more than 100 national influenza centers in more than 100 countries monitor the flu throughout the year and make recommendations on how to create that season’s flu vaccines government agencies like the biomedical Advanced Research and Development Authority.
called Barda for short are pushing to modernize the way u.s. produces emergency vaccines like the flu shot fart is giving grants worth hundreds of millions of dollars to companies. like Sanofi which uses recombinant DNA not chicken eggs to produce flu vaccines one of its main jobs is to help.
create a market for drug companies to develop emergency vaccines through the use of its grants in late January 2020 HSS secretary Alex declared an emergency and response to the coronavirus outbreak as part of that Barda announced.
it was expanding established partnerships with snow feet and Johnson & Johnson to help develop vaccines for the coronavirus there’s an international group pouring money into the backseat freeze the Coalition for epidemic preparedness innovations it’s backed by the Bill and Melinda Gates Foundation as well as the governments of Germany Japan and Norway. it’s a relative newcomer to the global vaccine community.
it was created in 2017 to help speed up the process of developing new vaccines so far it’s invested about twenty-three point seven million dollars in the push to develop a coronavirus vaccine. it plans to invest a total of 100 million dollars in order to get vaccine candidates to early-stage clinical trials the Oslo based global coalition says it needs about two billion dollars.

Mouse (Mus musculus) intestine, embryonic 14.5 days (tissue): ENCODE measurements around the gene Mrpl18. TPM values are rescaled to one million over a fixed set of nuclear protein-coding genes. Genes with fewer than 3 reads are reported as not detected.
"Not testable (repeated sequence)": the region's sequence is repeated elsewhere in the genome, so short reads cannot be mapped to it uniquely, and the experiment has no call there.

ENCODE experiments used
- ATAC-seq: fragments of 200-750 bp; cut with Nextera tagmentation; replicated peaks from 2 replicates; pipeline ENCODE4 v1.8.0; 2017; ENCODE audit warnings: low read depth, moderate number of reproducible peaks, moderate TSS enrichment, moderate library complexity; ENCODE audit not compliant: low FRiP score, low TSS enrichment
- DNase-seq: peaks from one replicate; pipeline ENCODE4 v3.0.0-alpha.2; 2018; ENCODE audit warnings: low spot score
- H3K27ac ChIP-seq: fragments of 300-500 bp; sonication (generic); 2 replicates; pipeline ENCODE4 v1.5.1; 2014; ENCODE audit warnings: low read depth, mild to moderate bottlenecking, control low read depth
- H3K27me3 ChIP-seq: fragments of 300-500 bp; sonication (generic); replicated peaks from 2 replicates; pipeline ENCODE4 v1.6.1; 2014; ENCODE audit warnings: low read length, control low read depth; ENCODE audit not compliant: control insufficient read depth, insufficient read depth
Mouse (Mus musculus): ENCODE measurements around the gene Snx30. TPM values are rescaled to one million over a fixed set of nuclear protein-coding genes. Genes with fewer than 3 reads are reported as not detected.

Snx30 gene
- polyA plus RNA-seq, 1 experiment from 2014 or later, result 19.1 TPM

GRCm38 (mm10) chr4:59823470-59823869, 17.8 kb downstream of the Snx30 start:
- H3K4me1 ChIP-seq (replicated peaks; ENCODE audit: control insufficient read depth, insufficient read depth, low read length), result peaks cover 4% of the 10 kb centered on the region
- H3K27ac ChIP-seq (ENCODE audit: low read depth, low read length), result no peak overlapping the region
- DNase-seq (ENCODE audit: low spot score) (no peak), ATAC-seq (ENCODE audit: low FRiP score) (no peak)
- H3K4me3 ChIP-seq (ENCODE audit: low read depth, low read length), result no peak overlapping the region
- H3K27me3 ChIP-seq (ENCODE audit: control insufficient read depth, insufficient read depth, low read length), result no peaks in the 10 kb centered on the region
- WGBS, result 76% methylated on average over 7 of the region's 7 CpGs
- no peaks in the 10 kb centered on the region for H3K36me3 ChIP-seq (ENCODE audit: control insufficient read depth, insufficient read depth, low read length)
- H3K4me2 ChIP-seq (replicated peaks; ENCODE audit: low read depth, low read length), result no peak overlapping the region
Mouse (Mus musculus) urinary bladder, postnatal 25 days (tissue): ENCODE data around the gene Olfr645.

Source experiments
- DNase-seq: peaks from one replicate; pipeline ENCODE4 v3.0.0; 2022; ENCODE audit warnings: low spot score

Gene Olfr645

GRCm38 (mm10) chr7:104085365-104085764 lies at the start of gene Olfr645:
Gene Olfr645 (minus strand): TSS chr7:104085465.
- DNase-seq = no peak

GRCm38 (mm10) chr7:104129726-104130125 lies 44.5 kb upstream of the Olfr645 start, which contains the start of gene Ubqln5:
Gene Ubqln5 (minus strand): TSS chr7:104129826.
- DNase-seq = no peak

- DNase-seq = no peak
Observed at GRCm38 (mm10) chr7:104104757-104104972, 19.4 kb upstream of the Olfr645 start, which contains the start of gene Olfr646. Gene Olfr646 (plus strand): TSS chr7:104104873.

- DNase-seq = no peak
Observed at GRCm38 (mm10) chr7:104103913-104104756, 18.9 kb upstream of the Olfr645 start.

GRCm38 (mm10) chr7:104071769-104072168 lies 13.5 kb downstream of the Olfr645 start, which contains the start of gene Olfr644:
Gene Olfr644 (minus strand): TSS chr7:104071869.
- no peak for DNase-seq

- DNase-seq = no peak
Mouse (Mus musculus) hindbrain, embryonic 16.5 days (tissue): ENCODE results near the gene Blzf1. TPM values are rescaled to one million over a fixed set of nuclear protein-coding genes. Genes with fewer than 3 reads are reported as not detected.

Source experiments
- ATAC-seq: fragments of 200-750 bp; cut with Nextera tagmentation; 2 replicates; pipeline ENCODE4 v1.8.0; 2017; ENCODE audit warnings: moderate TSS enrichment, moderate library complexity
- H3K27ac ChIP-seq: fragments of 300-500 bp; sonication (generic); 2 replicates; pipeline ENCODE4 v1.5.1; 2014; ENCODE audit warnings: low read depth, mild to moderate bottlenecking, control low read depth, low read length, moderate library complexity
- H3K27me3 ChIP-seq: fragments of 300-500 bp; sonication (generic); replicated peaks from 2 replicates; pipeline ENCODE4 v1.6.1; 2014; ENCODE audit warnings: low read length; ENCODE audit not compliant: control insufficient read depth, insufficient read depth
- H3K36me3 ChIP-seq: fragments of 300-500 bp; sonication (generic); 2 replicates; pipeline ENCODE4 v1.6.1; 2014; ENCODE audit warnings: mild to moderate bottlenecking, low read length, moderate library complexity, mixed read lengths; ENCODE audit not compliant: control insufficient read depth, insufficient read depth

more in additional funding to fully develop viable vaccines against the coronavirus most of the biotech companies working on vaccines or treatments already had a head start by previously working on SARS and Middle East respiratory syndrome which is part of the coronavirus family.
biotech firm Moderna has one of the most promising starts so far it’s using a new technique called messenger RNA or mRNA to develop its vaccine candidate the drugmaker has already started to deliver. its vaccine to national health officials the vaccine was co-designed with the National Institute of Allergy and Infectious.
Diseases after Chinese scientists decoded the coronaviruses genetic sequence in January 2020 Moderne set a record within the drug industry for the speed at which it developed its vaccine candidate using its mRNA method it took Moderna about 42 days after the coronaviruses genome was sequenced for comparison.
it took about 20 months to develop a vaccine to the human testing phase during the SARS outbreak in 2002. Moderna plans to start a small-scale human trial of the vaccine soon in Seattle Washington an epicenter of the coronavirus outbreak in the United States it will take about three months or more to show that it is safe and then.
if you show that it’s safe you’ve got to put it into what’s called a phase 2 trial to show that it works and the reason is there’s a medical ethical and other.
considerations are that we’d be giving this to normal people to prevent infection so you must be sure the the the Edict of Medicine first do no harm so we need to make sure it’s safe and we make needs to make sure it works.
that entire process will take at least a year in a year and a half Johnson & Johnson is also in the race the company is working with Barda on a potential treatment. but it’s also developing a vaccine using a deactivated version of the coronavirus as mentioned earlier.